The Marine Geology and Geophysics Division recently welcomed Shujie Wang as a new Postdoctoral Research Scientist. Shujie received her Ph.D. in geography and geographic information science from the University of Cincinnati earlier this year, with a thesis on the dynamics and stability of the ice-shelf–glacial system along the eastern Antarctic Peninsula. At Lamont Shujie will work with Marco Tedesco and collaborators at the University of Michigan and University of Montana on the nature of surface impurities on the Greenland ice sheet and glaciated regions of Mars, their signature in hyperspectral reflectance data, and their role in influencing ice-sheet albedo in climate models.
As if to level the balance beam that tracks our cadre of postdoctoral scientists, this week was also the last at Lamont for Megan Newcombe. After spending two and a half years in our Geochemistry Division, Megan is moving to the Washington, D.C., area for a one-year postdoctoral fellowship at the Carnegie Institution’s Department of Terrestrial Magnetism, following which she will begin an Assistant Professor position in the Department of Geology at the University of Maryland, College Park (https://www.geol.umd.edu/megannewcombe).
The campus hosted two successful Ph.D. thesis defenses this week. On Monday, Madeleine Pascolini-Campbell defended her thesis on “Variability of hydroclimate in the North American Southwest: Implications for streamflow, the spring dry season and ecosystems” before a committee that included her advisor, Richard Seager, as well as Ben Cook, Mingfang Ting, Michael Puma from the Center for Climate Systems Research, and Balaji Rajagopalan from the University of Colorado, Boulder.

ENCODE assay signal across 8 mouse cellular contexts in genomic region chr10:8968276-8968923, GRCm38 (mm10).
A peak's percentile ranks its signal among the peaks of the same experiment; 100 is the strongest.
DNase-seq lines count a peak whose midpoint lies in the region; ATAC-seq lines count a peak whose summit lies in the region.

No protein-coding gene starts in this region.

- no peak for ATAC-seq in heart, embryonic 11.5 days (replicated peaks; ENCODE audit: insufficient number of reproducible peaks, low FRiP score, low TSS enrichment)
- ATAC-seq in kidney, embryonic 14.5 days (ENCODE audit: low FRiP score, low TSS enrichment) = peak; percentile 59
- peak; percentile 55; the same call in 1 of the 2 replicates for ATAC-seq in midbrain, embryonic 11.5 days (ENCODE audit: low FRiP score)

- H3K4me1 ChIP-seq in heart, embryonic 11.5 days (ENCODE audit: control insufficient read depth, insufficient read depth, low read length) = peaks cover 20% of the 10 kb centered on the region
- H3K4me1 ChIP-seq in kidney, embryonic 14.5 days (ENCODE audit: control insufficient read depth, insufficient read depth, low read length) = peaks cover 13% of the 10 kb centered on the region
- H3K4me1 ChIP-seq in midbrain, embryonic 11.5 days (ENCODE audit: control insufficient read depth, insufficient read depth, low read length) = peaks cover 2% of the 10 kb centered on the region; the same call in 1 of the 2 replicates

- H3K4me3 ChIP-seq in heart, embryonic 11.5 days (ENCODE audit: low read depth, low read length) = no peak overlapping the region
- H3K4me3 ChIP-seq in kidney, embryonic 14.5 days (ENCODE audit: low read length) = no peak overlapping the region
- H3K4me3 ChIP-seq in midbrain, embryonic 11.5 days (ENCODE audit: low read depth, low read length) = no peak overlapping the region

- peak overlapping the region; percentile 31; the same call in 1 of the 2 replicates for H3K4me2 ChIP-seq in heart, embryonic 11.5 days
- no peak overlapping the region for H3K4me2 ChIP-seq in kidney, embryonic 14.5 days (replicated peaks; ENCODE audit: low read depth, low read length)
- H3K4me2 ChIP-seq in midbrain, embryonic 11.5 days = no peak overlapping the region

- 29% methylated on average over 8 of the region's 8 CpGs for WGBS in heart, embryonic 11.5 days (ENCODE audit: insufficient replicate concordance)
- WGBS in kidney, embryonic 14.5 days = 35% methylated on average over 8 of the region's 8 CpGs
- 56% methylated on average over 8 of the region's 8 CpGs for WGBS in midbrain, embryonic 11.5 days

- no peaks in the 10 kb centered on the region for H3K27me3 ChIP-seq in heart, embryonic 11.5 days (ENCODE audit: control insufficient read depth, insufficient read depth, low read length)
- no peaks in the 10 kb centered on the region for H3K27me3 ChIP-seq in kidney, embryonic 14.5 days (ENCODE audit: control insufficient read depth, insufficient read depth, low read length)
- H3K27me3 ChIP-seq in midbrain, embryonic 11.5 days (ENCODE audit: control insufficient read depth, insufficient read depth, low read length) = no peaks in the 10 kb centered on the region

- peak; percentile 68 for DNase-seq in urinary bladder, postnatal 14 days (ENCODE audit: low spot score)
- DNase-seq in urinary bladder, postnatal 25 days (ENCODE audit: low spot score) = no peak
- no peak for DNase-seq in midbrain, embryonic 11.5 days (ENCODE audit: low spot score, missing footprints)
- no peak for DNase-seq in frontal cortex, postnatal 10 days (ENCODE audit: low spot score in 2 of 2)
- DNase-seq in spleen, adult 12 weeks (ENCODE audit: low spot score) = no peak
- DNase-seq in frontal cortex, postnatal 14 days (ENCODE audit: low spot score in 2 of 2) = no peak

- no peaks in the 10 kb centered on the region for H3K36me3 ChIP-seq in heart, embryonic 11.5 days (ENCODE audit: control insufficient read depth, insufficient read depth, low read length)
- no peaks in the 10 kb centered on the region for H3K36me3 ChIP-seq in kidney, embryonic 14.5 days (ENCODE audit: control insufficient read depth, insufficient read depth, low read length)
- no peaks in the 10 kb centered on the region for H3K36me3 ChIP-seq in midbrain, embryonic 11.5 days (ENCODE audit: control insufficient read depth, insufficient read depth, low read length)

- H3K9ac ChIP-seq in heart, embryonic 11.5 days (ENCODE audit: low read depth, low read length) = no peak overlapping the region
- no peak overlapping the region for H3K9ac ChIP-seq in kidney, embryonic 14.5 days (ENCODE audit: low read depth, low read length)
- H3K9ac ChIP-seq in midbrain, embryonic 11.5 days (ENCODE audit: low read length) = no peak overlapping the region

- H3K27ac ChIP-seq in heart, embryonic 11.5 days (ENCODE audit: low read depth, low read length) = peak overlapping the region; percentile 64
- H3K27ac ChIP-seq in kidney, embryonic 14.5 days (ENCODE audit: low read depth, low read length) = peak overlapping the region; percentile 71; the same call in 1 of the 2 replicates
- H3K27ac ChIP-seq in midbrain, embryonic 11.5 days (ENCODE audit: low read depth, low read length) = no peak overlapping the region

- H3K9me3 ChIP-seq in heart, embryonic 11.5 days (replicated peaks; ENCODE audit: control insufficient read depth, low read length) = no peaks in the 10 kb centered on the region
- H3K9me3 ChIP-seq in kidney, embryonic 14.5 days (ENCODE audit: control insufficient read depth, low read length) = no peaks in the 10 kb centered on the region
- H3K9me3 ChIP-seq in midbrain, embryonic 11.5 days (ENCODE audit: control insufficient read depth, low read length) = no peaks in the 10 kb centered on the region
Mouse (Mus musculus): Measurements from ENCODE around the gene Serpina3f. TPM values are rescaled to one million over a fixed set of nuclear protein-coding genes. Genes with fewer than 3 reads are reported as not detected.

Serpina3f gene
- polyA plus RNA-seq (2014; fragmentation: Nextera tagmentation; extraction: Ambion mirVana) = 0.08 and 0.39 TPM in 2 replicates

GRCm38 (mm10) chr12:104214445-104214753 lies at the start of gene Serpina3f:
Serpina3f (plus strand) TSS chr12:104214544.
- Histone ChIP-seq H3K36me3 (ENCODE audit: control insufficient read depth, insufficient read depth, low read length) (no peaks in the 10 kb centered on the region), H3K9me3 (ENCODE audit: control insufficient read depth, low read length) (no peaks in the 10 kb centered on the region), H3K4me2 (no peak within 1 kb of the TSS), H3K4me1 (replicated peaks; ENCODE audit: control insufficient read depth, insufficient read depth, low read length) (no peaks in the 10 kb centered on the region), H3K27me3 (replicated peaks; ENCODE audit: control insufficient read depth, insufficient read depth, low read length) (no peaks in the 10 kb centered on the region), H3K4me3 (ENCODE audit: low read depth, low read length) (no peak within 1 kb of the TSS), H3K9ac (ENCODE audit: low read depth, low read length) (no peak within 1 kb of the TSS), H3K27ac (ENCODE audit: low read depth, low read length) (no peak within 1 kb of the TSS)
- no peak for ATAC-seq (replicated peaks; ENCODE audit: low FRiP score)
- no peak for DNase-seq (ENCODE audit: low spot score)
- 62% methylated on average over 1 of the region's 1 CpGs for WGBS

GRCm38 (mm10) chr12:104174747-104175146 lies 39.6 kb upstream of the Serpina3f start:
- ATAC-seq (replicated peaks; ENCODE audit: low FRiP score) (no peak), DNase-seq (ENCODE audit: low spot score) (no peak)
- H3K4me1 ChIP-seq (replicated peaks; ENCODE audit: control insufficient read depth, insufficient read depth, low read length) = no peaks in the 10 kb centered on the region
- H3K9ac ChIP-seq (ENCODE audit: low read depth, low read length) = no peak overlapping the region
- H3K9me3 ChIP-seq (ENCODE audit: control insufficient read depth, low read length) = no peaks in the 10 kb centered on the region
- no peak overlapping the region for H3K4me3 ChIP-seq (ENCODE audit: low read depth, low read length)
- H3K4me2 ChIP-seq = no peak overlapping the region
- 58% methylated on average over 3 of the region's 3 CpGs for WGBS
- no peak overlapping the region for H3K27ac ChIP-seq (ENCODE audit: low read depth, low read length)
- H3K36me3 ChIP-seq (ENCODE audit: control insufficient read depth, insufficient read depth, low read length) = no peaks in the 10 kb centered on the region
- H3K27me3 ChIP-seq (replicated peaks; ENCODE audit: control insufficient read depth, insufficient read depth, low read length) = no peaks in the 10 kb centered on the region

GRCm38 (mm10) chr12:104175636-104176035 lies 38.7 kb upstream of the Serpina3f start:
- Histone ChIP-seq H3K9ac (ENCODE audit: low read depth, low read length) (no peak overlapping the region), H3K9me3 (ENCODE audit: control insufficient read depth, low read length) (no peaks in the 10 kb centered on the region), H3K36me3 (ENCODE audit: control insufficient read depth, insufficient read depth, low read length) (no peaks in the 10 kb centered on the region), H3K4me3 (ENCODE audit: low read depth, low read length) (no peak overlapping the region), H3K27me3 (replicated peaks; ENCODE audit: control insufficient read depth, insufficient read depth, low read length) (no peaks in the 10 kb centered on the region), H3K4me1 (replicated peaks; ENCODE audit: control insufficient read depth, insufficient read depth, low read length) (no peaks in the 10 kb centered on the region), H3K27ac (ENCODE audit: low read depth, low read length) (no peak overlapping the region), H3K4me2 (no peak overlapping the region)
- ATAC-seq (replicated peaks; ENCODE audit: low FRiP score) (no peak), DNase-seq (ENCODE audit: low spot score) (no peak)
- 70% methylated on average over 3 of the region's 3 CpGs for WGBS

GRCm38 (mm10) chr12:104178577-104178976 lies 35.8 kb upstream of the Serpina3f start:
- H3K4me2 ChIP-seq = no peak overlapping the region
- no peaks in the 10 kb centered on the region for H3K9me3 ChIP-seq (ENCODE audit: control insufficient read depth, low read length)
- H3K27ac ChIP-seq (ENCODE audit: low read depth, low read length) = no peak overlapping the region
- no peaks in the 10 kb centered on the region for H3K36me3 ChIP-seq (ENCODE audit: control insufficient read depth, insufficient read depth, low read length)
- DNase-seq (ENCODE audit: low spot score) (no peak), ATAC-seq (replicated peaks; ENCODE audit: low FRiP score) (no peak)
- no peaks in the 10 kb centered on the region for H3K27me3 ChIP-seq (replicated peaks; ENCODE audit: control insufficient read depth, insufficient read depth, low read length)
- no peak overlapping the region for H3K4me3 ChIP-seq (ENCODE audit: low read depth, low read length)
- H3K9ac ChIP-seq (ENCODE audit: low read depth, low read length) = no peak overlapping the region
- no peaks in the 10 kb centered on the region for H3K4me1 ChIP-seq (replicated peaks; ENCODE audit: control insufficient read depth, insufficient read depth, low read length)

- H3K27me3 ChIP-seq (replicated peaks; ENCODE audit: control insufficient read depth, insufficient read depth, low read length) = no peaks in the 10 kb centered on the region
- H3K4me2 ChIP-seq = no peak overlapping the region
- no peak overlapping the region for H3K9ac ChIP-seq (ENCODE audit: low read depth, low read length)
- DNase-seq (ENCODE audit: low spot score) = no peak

Two days later, Olivia Clifton defended her thesis on “Constraints on ozone removal by land and implications for 21st Century ozone pollution.” Her committee included her supervisor, Arlene Fiore, as well as Kevin Griffin, Richard Seager, Pierre Gentine from the Department of Earth and Environmental Engineering, and Larry Horowitz from the NOAA Geophysical Fluid Dynamics Laboratory.
Both Madeleine and Olivia have positions awaiting them. Madeleine will be heading to the Jet Propulsion Laboratory to take up a postdoctoral position with their satellite groundwater measurement team. Olivia has received an Advanced Study Program postdoctoral fellowship at the National Center for Atmospheric Research, where she plans to work on processes driving variability in the terrestrial ozone sink.
To Drs. Pascolini-Campbell and Clifton: Congratulations!
On Monday, Nicole deRoberts joined the Lamont Directorate as Executive Assistant to the Director. Nicole received a B.S. degree in Natural Resources from Cornell University in 2010, after which she worked in the medical and water quality industries for five years. Since 2015, Nicole has been the Senior Research Staff Assistant in the Organic Geochemistry Laboratory managed by Pratigya Polissar and Billy D’Andrea. Her change in positions at Lamont contributes toward her long-term goal to pursue a career in outreach or development. On your next visit to the Monell Building, please join me in welcoming her to her new position!